Before becoming a lawyer, I worked as a political consultant. As a result I am a political junky, mostly in areas that affect the legal profession and internet freedom. I saw commentary on Politico this morning by Grover Norquist, (the man who’s organization is famous for its “tax pledge” most often signed by conservative politicians) and Laura Murphy of the American Civil Liberties Union (strange bedfellows indeed), concerning internet privacy and the Electronic Communications Privacy Act (1986), an issue I have previously addressed on this blog. Norquist is a philosophically a libertarian, so along with tax issues, issues related to protection of privacy rights from government intrusion are important to him. Currently under the now 27 year old ECPA, any email over 180 days old is considered “abandoned”, and for a government agency to have access to those emails, all that is needed is a written statement that the emails are somehow “relevant” to a government investigation. No warrant necessary. I am of the opinion that such broad government power is a violation of 4th Amendment protections against unreasonable searches and seizures. It would be akin to government being able to read your diary entrees that are over 180 days old. Norquist and Murphy address this issue in the article and proposes a solution.
Technology has changed dramatically since 1986. With free, unlimited email storage and high-speed broadband service widely available, we no longer have to download email onto our hard drives. Instead, we indefinitely store our email and other personal effects — private reflections, financial records, photographs and love letters — in the “cloud,” where the power and flexibility of massive servers are available for free or at very low cost….
Our proposal is simple: All private communications and documents stored online with service providers should have the same protections from unreasonable search and seizure as material locally stored. If government agencies want to read emails, they should go to court, show probable cause to believe a crime is being committed and obtain a search warrant just as they would for postal mail and telephone calls.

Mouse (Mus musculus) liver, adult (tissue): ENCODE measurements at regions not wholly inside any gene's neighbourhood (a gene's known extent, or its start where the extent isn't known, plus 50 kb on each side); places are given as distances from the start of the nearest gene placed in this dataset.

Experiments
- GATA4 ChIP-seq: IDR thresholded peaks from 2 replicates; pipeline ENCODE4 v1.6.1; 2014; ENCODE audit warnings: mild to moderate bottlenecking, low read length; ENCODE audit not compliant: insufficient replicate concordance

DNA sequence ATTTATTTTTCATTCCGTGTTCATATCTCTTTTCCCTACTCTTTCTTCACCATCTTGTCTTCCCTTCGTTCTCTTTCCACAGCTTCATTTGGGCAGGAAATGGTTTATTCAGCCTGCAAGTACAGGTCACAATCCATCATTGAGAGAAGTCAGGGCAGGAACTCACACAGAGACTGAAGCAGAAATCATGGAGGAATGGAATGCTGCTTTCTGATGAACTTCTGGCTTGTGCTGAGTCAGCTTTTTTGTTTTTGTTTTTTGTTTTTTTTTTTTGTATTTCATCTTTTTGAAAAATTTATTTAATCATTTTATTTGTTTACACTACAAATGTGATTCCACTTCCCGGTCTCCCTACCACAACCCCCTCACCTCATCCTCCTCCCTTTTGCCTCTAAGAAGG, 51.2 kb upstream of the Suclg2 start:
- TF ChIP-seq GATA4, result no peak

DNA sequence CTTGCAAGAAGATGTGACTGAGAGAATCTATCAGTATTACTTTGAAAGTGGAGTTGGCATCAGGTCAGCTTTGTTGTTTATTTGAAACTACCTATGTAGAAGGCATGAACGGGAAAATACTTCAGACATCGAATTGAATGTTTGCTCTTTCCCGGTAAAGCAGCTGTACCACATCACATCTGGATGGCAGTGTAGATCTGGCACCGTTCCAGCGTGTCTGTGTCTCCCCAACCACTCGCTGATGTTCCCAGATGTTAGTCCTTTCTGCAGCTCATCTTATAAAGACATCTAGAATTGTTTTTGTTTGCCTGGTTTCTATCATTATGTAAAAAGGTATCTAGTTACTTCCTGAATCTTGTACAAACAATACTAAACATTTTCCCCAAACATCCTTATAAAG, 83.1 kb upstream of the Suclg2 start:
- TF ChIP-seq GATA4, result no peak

January and February were arduous months both personally and professionally. Sometimes when life gets busy, it gets very busy. I am back and of course I am always fielding questions on Internet Law, and now other areas of law as well. I am also going to continue doing my editorial content for this blog. So if you have any questions, or would like to contribute, feel free to let me know. Also visit Skyles Law Group’s website at http://www.skyleslaw.com if you have a legal need that needs to be addressed.
The on going dispute between Google and Apple over video rights is full of technical and legal jargon that will drive anyone without at least 2 PhD’s completely mad. In a nutshell, Apple and its friends (formed as a licensing format company called MPEG-LA) have a patents on video formats, Google wants to get into the game, MPEG-LA wants to block them out of the game. To the point, this dispute is the reason why you can’t get Flash on your iPhone, and why when you updated your iPhone 4 a few months ago, it took away your YouTube and Google Maps, and left you with really crappy alternatives from… Bing.
To best explain this, let’s look at an example from History. A little over a century ago, Henry Ford revolutionized auto manufacturing and manufacturing in general by creating the assembly line for the Ford Model T. There was one problem, the patent on the automobile the was held by George Selden, who formed an association of 20 or so automobile manufacturers called the Association of Licensed Automobile Manufacturers (ALAM). As holders of most of the patents related to the design and manufacturer, ALAM was able to decide who was, and who was not allowed in their club, and as a result, who was and was not allowed to make cars. On paper the reason for ALAM was to set standards and to protect the public. In reality, it was to protect the member companies from competition.